Dáil debates

Wednesday, 31 March 2021

Post-European Council Meeting: Statements


4:25 pm

Photo of Christopher O'SullivanChristopher O'Sullivan (Cork South West, Fianna Fail) | Oireachtas source

I am going to change tack slightly, but I will still bring my contribution back to the European Council meeting. During that meeting, there were discussions about societal well-being. That is an aspect of this pandemic that we do not talk about enough in the House. There is a mental health epidemic across continental Europe and in Ireland. That epidemic needs to be addressed and resources and funding must be provided in order that we can find solutions and address people's deteriorating mental health. The latter is becoming a major issue throughout the country. As Deputies, we can attest to this on foot of the nature of the calls that we get to our constituency offices. People are at their wits' end. They are despairing and incredibly frustrated.

A good measure of how people's mental health has deteriorated comes in the form of evidence I was given when I went to my local butcher a couple of weeks ago. A butcher's shop is the type of place where one would have this type of conversation. The butcher said to me that he had noted from February on, for the first time in the pandemic, that while one in ten people might be in a bad mood or might not be in the best form normally, it has been happening more and more. Almost everybody coming in to the shop and having a daily discussion was just despairing and had essentially given up. We are seeing that across the country. As a Government and a society, we need to intervene and ensure that the long-term impacts of this pandemic are minimised as much as possible.

It is not just my local butcher who has given me this evidence. Statistics show that there has been a 150% increase in the number of people seeking access to mental health services and that there was a 36% increase of people seeking support from the Samaritans in 2020. The evidence in there. We need to analyse that evidence and make sure that we use the statistics to which I refer to support the argument for significantly increasing funding for mental health, particularly as people are struggling. There is no doubt that people are struggling and we, as a Government, need to intervene. There has been an increase in the budget for mental health services but because of the impact of the pandemic and lockdowns and of people not being able to see family members or friends, travel or work and having reduced incomes, there has been a significant impact. I extend that to the recent announcement about the lifting of restrictions. The fact that those under 18, after 26 April, will be able to participate in training for sport so long as there are fewer than 15 and it is socially distanced and monitored, is welcome. It is tough when a 17-year-old person and someone who is 18/-and-a-half years old are friends and in the same class and the latter has to look at his or her friend going to sports training, whether it is for camogie, football, rugby or badminton. It will be difficult for that person to accept. There has to be room for flexibility in this regard because there is a level of unfairness that is hard to accept.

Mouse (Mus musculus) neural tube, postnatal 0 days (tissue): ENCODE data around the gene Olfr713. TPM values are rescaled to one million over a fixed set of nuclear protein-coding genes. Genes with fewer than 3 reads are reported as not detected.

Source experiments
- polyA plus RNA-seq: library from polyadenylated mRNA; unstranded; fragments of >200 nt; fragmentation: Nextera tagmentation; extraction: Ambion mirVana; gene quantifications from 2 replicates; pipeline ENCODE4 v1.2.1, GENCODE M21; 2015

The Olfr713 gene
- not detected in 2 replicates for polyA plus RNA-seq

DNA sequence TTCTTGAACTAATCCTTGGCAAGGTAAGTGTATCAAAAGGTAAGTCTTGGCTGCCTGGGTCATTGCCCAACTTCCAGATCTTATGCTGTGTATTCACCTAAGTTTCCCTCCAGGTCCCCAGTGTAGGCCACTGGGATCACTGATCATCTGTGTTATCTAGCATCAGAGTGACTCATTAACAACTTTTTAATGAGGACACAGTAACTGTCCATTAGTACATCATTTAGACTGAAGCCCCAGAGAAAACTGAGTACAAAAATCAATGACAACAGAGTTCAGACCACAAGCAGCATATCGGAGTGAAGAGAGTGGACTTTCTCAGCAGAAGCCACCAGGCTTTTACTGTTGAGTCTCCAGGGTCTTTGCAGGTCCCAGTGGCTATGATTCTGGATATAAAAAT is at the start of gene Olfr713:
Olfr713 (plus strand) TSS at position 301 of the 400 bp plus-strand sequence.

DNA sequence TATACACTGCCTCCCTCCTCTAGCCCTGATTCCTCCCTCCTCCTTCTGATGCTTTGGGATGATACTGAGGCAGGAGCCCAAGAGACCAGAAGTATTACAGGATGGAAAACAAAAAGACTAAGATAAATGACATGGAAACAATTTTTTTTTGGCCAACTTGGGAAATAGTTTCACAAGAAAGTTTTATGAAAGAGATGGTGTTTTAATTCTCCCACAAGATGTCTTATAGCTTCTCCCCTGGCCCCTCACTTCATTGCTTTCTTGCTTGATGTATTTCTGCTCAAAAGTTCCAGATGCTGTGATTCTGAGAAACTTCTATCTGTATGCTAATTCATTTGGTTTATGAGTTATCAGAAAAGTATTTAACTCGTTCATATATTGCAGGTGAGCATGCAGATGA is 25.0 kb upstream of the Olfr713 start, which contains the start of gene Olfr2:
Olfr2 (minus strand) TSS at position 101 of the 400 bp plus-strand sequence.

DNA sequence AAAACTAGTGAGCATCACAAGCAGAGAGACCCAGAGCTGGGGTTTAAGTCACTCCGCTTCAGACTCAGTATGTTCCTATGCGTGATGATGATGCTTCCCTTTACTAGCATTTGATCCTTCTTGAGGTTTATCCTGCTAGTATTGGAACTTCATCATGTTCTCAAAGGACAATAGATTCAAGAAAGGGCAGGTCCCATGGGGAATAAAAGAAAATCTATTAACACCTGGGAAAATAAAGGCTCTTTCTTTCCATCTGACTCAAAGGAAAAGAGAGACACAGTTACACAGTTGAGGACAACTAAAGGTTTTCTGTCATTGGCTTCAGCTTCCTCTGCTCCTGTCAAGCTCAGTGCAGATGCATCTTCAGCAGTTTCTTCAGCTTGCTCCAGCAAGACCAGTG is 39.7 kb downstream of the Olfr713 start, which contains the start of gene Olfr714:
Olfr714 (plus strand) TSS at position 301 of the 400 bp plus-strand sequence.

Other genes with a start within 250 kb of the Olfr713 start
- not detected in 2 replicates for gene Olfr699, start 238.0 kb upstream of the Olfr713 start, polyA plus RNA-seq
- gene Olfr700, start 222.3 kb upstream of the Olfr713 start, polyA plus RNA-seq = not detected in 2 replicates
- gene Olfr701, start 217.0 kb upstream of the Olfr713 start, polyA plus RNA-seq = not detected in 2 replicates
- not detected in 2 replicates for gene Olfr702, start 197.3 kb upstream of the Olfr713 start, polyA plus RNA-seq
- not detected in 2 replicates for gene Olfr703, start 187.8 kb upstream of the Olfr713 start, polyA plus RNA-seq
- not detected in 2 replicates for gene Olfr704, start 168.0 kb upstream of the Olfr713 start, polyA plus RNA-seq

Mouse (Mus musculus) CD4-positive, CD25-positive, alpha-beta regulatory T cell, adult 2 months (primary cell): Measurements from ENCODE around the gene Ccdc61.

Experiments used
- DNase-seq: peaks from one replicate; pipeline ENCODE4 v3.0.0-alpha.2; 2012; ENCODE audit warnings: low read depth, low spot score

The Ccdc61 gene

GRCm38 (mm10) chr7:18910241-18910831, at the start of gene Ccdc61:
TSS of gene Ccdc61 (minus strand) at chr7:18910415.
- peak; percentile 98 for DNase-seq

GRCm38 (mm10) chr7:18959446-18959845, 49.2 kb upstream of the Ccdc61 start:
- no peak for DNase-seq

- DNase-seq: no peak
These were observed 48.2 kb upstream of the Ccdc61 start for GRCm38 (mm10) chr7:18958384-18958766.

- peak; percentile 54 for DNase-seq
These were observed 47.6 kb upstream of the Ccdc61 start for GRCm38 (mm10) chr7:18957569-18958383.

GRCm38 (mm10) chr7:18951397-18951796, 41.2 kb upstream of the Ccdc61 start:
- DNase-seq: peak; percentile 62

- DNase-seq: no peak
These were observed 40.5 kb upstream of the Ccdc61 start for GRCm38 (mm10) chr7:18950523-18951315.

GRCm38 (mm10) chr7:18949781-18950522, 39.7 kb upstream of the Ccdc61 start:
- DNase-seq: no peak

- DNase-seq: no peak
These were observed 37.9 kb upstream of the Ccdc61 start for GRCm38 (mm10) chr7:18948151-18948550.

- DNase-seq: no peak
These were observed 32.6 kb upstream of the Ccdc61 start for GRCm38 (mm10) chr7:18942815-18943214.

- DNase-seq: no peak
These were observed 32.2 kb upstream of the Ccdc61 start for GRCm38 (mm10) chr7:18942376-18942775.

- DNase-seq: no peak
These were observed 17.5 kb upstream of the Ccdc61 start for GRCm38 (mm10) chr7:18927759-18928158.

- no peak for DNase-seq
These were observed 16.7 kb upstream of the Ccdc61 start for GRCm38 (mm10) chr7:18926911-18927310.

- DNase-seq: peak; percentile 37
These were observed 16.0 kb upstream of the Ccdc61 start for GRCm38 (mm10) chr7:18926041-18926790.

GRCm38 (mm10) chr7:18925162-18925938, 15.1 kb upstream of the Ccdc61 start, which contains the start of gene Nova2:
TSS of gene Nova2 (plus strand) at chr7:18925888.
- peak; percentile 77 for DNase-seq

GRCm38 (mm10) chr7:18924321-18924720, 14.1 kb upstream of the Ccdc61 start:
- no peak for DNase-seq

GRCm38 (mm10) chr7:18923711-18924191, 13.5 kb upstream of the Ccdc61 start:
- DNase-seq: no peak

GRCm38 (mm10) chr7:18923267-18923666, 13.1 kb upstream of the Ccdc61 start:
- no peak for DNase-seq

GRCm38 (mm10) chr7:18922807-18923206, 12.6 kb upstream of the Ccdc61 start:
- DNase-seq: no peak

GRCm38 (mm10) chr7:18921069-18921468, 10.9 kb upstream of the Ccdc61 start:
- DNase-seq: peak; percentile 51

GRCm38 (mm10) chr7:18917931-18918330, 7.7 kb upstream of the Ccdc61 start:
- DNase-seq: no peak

On the vaccine supplies from Europe, Ireland has had some of the strictest restrictions and they has worked. We have kept the case numbers and the mortality rate among the lowest in Europe. We need to be rewarded for that with increased vaccine supply.


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